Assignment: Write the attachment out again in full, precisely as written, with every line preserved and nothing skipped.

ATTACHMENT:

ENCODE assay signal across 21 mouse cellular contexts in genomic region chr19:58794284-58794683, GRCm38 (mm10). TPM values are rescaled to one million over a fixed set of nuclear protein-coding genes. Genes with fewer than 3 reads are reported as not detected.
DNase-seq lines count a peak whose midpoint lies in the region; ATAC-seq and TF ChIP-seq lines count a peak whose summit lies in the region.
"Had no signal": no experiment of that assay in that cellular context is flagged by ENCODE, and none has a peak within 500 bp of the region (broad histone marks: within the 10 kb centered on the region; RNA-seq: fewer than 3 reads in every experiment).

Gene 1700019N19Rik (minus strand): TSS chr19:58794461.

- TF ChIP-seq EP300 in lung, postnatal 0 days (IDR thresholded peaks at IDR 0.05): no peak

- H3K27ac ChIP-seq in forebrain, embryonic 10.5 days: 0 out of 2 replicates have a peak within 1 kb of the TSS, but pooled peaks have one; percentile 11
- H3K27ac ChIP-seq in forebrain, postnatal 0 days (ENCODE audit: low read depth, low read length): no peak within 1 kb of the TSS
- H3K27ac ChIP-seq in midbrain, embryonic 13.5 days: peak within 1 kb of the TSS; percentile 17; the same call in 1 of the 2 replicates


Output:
ENCODE assay signal across 21 mouse cellular contexts in genomic region chr19:58794284-58794683, GRCm38 (mm10). TPM values are rescaled to one million over a fixed set of nuclear protein-coding genes. Genes with fewer than 3 reads are reported as not detected.
DNase-seq lines count a peak whose midpoint lies in the region; ATAC-seq and TF ChIP-seq lines count a peak whose summit lies in the region.
"Had no signal": no experiment of that assay in that cellular context is flagged by ENCODE, and none has a peak within 500 bp of the region (broad histone marks: within the 10 kb centered on the region; RNA-seq: fewer than 3 reads in every experiment).

Gene 1700019N19Rik (minus strand): TSS chr19:58794461.

- TF ChIP-seq EP300 in lung, postnatal 0 days (IDR thresholded peaks at IDR 0.05): no peak

- H3K27ac ChIP-seq in forebrain, embryonic 10.5 days: 0 out of 2 replicates have a peak within 1 kb of the TSS, but pooled peaks have one; percentile 11
- H3K27ac ChIP-seq in forebrain, postnatal 0 days (ENCODE audit: low read depth, low read length): no peak within 1 kb of the TSS
- H3K27ac ChIP-seq in midbrain, embryonic 13.5 days: peak within 1 kb of the TSS; percentile 17; the same call in 1 of the 2 replicates